Captain’s Guide to Fish Preparation
When given the opportunity to speak with Chef Wesley True – whose phone interview had to be scheduled through his public relations agent – I knew I was in for the real deal. Chef True was born and raised on the Gulf Coast. After studying and mastering his craft in NYC – Chef True worked in several of the top restaurants in The City. He then returned to Alabama where he opened a southern cuisine style restaurant for which he was twice semi-finalist for the James Beard Award (the Emmy Awards for cooking) in 2011 and 2012. Wesley appeared on Bravo’s respected show Top Chef Season 13.
Chef True is a down to Earth guy. He speaks with just a hint of a southern accent and has an obvious passion for his craft. He talked swiftly while explaining that there are a few basic rules that can make or break your preparation experience. Central to Wesley’s approach is the Japanese tradition of treating the fish gently and with respect. He highlighted that the preparation is not only about the seasonings and the temperature of the grill, but encompasses the holistic treatment of the fish from the time of catch to the time it is eaten.
Chef True recommends handling the fish with care, keeping it as cold as possible, and minimizing movement. Once the fish is in the boat and in the box, ice it thoroughly and keep it from bouncing all over the place on the ride in. Try not to beat it up when you are processing it, either.
When it comes to preparing fresh, high quality seafood (like the contents of your fish box), True’s philosophy is marked by simplicity. He recommends letting the quality of the fish speak for itself. When you have a fresh tuna or dorado steak, you don’t need an intricate recipe or lots of marinades. True recommends using olive oil, salt, pepper and lemon juice. He recommends leaving the complex recipes to those with professional culinary training and a commercial kitchen – the same way a first time fisherman might not want to deploy the kites.
True explains the importance of simplicity. “Cooking at home and cooking in restaurants are different animals,” he explains. From the power outputs of the burners and the ovens to the endless array of equipment, restaurants are equipped to do things that you simply can’t do cooking at home, much less on a sportfisher. “Keep it simple and easy. There is a lot of over complication—marinades and the like, which really aren’t necessary.”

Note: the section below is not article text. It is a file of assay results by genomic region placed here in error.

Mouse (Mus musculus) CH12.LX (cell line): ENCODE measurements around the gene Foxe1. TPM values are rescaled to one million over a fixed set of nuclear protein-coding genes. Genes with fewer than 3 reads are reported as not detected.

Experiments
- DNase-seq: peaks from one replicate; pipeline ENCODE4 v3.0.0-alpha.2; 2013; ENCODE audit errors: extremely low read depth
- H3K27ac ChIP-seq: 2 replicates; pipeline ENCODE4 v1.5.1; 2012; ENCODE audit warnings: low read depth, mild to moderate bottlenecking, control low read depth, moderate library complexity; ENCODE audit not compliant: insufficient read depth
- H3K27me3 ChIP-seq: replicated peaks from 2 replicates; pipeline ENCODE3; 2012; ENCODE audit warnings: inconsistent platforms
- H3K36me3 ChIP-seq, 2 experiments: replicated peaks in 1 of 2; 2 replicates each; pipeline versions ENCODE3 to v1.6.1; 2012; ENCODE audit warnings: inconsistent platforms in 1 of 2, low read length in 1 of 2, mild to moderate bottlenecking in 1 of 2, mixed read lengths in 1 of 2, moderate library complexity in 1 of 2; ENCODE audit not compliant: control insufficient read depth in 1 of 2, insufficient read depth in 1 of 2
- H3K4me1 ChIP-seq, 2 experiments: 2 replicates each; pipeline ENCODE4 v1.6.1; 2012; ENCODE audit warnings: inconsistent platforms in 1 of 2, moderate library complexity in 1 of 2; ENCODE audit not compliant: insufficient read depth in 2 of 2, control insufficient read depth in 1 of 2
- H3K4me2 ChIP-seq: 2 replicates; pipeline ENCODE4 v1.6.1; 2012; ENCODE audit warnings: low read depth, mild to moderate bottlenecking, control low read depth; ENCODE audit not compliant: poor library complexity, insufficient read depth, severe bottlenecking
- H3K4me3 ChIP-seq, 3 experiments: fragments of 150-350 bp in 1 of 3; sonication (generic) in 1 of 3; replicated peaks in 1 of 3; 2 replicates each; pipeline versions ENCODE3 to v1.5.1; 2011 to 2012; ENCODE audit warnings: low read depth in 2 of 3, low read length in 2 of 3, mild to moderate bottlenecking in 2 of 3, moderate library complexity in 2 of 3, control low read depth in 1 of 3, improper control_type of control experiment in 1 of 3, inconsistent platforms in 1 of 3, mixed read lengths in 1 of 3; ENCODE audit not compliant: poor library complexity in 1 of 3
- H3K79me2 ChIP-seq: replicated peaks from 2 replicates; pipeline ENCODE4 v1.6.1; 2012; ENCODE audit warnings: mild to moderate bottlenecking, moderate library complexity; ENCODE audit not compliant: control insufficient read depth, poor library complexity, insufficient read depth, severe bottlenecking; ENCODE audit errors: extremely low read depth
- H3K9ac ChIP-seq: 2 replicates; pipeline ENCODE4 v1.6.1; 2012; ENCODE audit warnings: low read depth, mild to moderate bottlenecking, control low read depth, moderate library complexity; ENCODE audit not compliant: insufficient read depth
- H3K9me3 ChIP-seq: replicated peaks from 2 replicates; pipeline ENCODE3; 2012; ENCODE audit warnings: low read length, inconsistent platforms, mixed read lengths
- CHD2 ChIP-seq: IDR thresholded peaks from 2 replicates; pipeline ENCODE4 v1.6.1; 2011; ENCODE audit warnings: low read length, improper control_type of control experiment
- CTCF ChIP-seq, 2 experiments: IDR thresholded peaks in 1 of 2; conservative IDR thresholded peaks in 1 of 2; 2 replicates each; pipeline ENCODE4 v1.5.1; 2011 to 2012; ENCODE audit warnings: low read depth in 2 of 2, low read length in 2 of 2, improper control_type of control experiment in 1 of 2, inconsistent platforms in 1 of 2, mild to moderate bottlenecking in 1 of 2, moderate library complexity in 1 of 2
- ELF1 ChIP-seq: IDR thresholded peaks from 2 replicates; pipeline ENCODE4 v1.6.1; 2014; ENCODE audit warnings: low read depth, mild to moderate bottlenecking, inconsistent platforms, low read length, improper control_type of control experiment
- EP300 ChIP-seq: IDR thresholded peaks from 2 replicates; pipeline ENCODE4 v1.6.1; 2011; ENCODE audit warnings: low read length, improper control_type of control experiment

True prefers grilling his fish. Chef True reminds us that there is flavor in the char of the grill. This provides yet another reason to avoid getting too fancy. Serve the grilled fish with simple sides like steamed or grilled veggies and play off the flavors of the fish.
In conversation with Chef it became apparent that many people, fishermen included, are never given proper knowledge or training on how to prepare a fish. If you plan to freeze the fish, do so as soon as possible (rather than eating as much as you can and freezing what you have left after four days). Frozen fish should be stored in clean, ready to use portions in vacuum-sealed packages. Chef True recommends keeping fish for a maximum of one month.
Captain’s Guide to Preparing – Pro Tips:
- If you’re just learning to grill, you can apply a light coat of mayonnaise to help keep the fish from sticking.
- Don’t get too fancy – salt, pepper, extra virgin olive oil and lemon juice – that’s all you need. He also recommends fresh lemons, not the yellow lemon-shaped jar.
- Cook when the fish is at room temperature – high heat with a quick sear.
Chef Wesley True’s tip on how to season food – make plain mashed potatoes. Add salt, taste, add salt, taste – repeat until you can taste the flavor of the salt. Once you can master this technique and flavor by understanding the ratio of seasoning vs. portion of the food – you are ready for your own cooking show – or at least ready to serve and elegantly simple dinner for your guests.
Your boat gives you access to the best seafood you can get. The boat’s credit card, when properly harnessed, gives you access to the wines necessary to creating a dinner experience like no other. With fish and budget in hand, we hope that the Captain’s Guide to Pairing and Preparing will do the rest.